Simone – The World Passenger

Simone – The World Passenger

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Simone

Recently, we’ve had the pleasure of exchanging our insights on learning languages with Simone, who is as passionate about them as we are 🙂 Check out our interview and take your language learning to the next level!

VocApp: Is it true that knowing languages makes travelling easier?

Simone: You bet it does! Knowing languages makes travelling a lot easier especially in those countries where English is not spoken (or at least not that much). A good example can be Italy, my motherland, where not everyone working on railway stations speaks fluent English, especially if you go out of the big cities. I know it’s always challenging for tourists who need information. On the other hand, Italians are known to make themselves understood just by using their hand gestures, so the tourists can rest assured 😉 I’d also like to add that knowing languages not only makes travelling easier but it enriches your travel experience a lot. If I think about my solo trip to South America it wouldn’t have been the same without being able to speak Spanish. The locals were really open with me and I was even invited for lunch or dinner a few times. I really had a full immersion in the local culture, both in Argentina and Chile, and got to know much more about their traditions thanks to the language.

On your blog you wrote that you moved to Germany not knowing the language at all. Was it difficult to get by?

Being a traveler, I saw that as a new adventure and a challenge, so I must say it was more funny than hard. On the one hand, Düsseldorf is a very international city so there was no problem at all in meeting English speakers and making friends even without knowing the local language. On the other hand, the company I was working for was located in a smaller town – I remember asking for information using hands (Italian style again) or ordering food just by pointing during the very first stage of my stay.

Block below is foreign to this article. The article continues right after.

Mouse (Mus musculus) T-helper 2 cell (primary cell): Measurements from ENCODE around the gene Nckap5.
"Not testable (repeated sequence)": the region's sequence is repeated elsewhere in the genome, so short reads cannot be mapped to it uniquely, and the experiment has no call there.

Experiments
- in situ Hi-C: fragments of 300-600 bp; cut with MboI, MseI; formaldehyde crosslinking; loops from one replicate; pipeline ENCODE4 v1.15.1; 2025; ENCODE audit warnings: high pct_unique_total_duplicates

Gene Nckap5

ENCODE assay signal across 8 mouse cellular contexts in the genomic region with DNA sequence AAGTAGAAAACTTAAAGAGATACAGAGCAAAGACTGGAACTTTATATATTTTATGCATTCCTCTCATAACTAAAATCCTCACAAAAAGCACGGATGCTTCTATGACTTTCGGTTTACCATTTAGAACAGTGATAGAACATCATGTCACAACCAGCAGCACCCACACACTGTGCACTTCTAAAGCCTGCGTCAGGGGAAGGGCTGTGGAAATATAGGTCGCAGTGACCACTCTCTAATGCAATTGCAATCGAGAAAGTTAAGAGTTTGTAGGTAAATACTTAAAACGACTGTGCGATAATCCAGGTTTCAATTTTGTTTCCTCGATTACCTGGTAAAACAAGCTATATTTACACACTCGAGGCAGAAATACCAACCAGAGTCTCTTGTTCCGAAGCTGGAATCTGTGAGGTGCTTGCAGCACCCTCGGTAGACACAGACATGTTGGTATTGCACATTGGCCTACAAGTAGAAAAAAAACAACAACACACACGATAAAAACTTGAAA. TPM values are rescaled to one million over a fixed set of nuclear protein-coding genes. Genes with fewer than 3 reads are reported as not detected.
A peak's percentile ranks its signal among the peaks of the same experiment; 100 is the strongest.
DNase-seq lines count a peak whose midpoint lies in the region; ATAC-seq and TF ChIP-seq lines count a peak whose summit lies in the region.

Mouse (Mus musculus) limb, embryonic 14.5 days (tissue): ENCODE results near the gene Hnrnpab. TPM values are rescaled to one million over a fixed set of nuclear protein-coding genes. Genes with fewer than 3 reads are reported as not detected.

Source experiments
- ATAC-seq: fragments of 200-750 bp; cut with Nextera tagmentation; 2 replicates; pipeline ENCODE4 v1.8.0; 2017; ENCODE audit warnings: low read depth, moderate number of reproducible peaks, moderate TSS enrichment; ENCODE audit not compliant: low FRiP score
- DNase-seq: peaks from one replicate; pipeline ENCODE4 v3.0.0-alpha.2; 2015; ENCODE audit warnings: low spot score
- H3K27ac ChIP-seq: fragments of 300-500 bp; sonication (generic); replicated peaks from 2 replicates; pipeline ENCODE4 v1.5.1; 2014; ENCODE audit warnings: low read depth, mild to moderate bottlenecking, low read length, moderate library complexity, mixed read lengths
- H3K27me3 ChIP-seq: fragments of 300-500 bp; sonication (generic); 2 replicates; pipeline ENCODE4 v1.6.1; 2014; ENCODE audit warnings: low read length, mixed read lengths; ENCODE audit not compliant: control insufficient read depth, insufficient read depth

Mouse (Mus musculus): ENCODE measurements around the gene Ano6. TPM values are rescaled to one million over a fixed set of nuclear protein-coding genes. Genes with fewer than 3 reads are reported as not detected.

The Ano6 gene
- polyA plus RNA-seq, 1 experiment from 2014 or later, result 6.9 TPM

What languages do you speak apart from German?

English and Spanish, plus my mother tongue: Italian.

Which one was the easiest to learn, and which one was the toughest?

The toughest was surely German – even by living in the country I was mainly working in English and that surely didn’t help improve the language. It skyrocketed when I moved to a new apartment shared with Tim and Verena, who were both German (thanks guys!). The easiest language to learn was Spanish – the language is similar to Italian and the structure of the sentences is basically the same. I picked the vocabulary real quick by watching TV series and reading books and had the opportunity to practice it extensively during my trip to South America.

You put strong emphasis on motivation as the key factor in learning new languages. How to find it and how to maintain it, which, I imagine, is the more difficult part. What if going abroad is not an option?

Before even starting to learn a foreign language always ask yourself: “WHY am I doing this?” If the answer is “just for fun” or “because I like that Italian song” it might not be enough. A friend of mine picked up Chinese very quickly to impress a Chinese girl he was dating – that’s an example of a very strong motivation! 🙂 I repeat: always ask yourself WHY you are studying a language. I started to learn Spanish because I really love the way the language sounds and I’m fascinated with the Spanish and South American culture. That was my motivation – but everyone is different and you must find the one that suits you best. As you say the most difficult part is to keep the motivation while learning. I am a very lazy person and I am no exception. Sometimes I come back from work and I am so tired that the last thing I want to do is to study. How to keep the motivation then? Well – again it is about finding your own way of doing it. In my case I tend to mix studying (books, exercises, standard boring stuff) with “having fun”. By “having fun” I mean doing something related to the language that you want to learn that is not strictly exercise/book related. For example, you can watch your favourite movie or TV series in that specific language. Read a book in that language. I started to read comic books in German as soon as I was able to understand a few words – the pictures would would help me out with the rest and comic books are a great resource for learning the colloquial langauge. On my blog I wrote an article where I give some tips on how to keep yourself motivated throughout the whole learning process.